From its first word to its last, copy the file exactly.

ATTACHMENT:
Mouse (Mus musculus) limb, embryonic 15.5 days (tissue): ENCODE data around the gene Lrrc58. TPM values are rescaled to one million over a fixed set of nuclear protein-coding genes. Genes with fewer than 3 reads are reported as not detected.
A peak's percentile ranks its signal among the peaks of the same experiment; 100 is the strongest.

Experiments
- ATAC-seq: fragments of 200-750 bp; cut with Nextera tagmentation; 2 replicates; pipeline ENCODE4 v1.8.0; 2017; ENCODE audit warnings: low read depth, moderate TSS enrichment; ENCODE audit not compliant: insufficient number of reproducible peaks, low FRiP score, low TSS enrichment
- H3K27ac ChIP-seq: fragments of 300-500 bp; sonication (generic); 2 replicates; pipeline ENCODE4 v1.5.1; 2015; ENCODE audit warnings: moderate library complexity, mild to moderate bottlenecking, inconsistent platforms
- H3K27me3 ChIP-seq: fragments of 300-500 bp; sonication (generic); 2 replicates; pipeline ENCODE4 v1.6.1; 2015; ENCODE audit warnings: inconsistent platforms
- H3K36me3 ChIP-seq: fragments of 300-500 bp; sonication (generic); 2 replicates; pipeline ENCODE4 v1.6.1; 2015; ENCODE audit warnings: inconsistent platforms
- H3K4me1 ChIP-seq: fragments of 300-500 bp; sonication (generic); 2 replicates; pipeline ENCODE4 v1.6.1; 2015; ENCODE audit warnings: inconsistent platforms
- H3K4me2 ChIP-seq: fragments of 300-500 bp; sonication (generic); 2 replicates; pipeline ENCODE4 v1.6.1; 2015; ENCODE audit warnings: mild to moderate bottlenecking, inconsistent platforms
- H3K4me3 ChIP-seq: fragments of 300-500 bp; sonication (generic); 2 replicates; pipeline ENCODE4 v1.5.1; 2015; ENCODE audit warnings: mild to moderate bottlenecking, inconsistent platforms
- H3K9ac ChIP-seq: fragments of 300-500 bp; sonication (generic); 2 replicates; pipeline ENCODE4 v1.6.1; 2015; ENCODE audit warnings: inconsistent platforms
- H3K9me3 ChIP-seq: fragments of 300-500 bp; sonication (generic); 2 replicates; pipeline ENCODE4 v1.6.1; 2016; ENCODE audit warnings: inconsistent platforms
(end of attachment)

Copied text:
Mouse (Mus musculus) limb, embryonic 15.5 days (tissue): ENCODE data around the gene Lrrc58. TPM values are rescaled to one million over a fixed set of nuclear protein-coding genes. Genes with fewer than 3 reads are reported as not detected.
A peak's percentile ranks its signal among the peaks of the same experiment; 100 is the strongest.

Experiments
- ATAC-seq: fragments of 200-750 bp; cut with Nextera tagmentation; 2 replicates; pipeline ENCODE4 v1.8.0; 2017; ENCODE audit warnings: low read depth, moderate TSS enrichment; ENCODE audit not compliant: insufficient number of reproducible peaks, low FRiP score, low TSS enrichment
- H3K27ac ChIP-seq: fragments of 300-500 bp; sonication (generic); 2 replicates; pipeline ENCODE4 v1.5.1; 2015; ENCODE audit warnings: moderate library complexity, mild to moderate bottlenecking, inconsistent platforms
- H3K27me3 ChIP-seq: fragments of 300-500 bp; sonication (generic); 2 replicates; pipeline ENCODE4 v1.6.1; 2015; ENCODE audit warnings: inconsistent platforms
- H3K36me3 ChIP-seq: fragments of 300-500 bp; sonication (generic); 2 replicates; pipeline ENCODE4 v1.6.1; 2015; ENCODE audit warnings: inconsistent platforms
- H3K4me1 ChIP-seq: fragments of 300-500 bp; sonication (generic); 2 replicates; pipeline ENCODE4 v1.6.1; 2015; ENCODE audit warnings: inconsistent platforms
- H3K4me2 ChIP-seq: fragments of 300-500 bp; sonication (generic); 2 replicates; pipeline ENCODE4 v1.6.1; 2015; ENCODE audit warnings: mild to moderate bottlenecking, inconsistent platforms
- H3K4me3 ChIP-seq: fragments of 300-500 bp; sonication (generic); 2 replicates; pipeline ENCODE4 v1.5.1; 2015; ENCODE audit warnings: mild to moderate bottlenecking, inconsistent platforms
- H3K9ac ChIP-seq: fragments of 300-500 bp; sonication (generic); 2 replicates; pipeline ENCODE4 v1.6.1; 2015; ENCODE audit warnings: inconsistent platforms
- H3K9me3 ChIP-seq: fragments of 300-500 bp; sonication (generic); 2 replicates; pipeline ENCODE4 v1.6.1; 2016; ENCODE audit warnings: inconsistent platforms